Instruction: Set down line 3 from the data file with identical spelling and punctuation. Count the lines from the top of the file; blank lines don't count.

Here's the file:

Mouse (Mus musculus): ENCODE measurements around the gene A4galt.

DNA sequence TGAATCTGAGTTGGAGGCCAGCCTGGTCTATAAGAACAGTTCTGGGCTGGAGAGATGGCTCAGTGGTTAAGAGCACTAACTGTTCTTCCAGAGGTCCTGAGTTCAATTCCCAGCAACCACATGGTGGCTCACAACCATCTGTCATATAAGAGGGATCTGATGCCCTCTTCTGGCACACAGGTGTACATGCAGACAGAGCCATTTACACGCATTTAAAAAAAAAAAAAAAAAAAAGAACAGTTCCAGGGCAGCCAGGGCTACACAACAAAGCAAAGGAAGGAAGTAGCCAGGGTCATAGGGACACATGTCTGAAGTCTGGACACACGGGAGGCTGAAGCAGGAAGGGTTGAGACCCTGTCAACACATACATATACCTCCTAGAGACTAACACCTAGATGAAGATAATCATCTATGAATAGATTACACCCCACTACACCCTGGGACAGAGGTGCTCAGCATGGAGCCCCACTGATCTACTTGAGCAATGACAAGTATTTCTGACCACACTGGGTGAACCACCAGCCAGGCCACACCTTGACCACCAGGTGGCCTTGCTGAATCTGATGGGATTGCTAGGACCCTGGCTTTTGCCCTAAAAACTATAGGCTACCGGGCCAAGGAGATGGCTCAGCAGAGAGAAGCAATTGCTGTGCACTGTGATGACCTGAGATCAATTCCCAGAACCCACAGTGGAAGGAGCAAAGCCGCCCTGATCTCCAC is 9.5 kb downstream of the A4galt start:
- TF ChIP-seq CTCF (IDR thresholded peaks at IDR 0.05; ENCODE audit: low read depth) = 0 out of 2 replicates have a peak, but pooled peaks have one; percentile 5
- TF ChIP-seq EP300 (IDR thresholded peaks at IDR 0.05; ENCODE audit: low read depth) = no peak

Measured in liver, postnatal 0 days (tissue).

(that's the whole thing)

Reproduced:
- TF ChIP-seq CTCF (IDR thresholded peaks at IDR 0.05; ENCODE audit: low read depth) = 0 out of 2 replicates have a peak, but pooled peaks have one; percentile 5